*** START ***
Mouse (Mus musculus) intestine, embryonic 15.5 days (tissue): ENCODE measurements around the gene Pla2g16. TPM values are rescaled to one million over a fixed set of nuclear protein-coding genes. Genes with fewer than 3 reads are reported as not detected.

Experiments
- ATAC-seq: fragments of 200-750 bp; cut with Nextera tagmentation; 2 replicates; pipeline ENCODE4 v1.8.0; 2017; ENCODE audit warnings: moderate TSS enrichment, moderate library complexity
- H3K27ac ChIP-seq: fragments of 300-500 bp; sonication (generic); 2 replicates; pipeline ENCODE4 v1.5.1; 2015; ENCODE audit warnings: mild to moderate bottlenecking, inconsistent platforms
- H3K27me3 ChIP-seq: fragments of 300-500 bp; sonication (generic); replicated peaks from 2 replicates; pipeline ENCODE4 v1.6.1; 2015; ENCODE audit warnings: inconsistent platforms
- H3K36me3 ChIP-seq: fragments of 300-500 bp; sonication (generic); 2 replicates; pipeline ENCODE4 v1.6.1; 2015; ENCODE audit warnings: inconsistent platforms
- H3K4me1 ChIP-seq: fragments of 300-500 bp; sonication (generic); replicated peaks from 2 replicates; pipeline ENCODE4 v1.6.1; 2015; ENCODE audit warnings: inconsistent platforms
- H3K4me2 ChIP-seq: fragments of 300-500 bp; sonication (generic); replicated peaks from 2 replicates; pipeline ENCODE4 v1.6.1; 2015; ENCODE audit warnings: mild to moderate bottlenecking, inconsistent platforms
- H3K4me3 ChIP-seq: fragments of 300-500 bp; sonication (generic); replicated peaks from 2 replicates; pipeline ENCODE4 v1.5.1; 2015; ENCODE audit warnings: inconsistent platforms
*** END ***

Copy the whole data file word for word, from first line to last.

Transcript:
Mouse (Mus musculus) intestine, embryonic 15.5 days (tissue): ENCODE measurements around the gene Pla2g16. TPM values are rescaled to one million over a fixed set of nuclear protein-coding genes. Genes with fewer than 3 reads are reported as not detected.

Experiments
- ATAC-seq: fragments of 200-750 bp; cut with Nextera tagmentation; 2 replicates; pipeline ENCODE4 v1.8.0; 2017; ENCODE audit warnings: moderate TSS enrichment, moderate library complexity
- H3K27ac ChIP-seq: fragments of 300-500 bp; sonication (generic); 2 replicates; pipeline ENCODE4 v1.5.1; 2015; ENCODE audit warnings: mild to moderate bottlenecking, inconsistent platforms
- H3K27me3 ChIP-seq: fragments of 300-500 bp; sonication (generic); replicated peaks from 2 replicates; pipeline ENCODE4 v1.6.1; 2015; ENCODE audit warnings: inconsistent platforms
- H3K36me3 ChIP-seq: fragments of 300-500 bp; sonication (generic); 2 replicates; pipeline ENCODE4 v1.6.1; 2015; ENCODE audit warnings: inconsistent platforms
- H3K4me1 ChIP-seq: fragments of 300-500 bp; sonication (generic); replicated peaks from 2 replicates; pipeline ENCODE4 v1.6.1; 2015; ENCODE audit warnings: inconsistent platforms
- H3K4me2 ChIP-seq: fragments of 300-500 bp; sonication (generic); replicated peaks from 2 replicates; pipeline ENCODE4 v1.6.1; 2015; ENCODE audit warnings: mild to moderate bottlenecking, inconsistent platforms
- H3K4me3 ChIP-seq: fragments of 300-500 bp; sonication (generic); replicated peaks from 2 replicates; pipeline ENCODE4 v1.5.1; 2015; ENCODE audit warnings: inconsistent platforms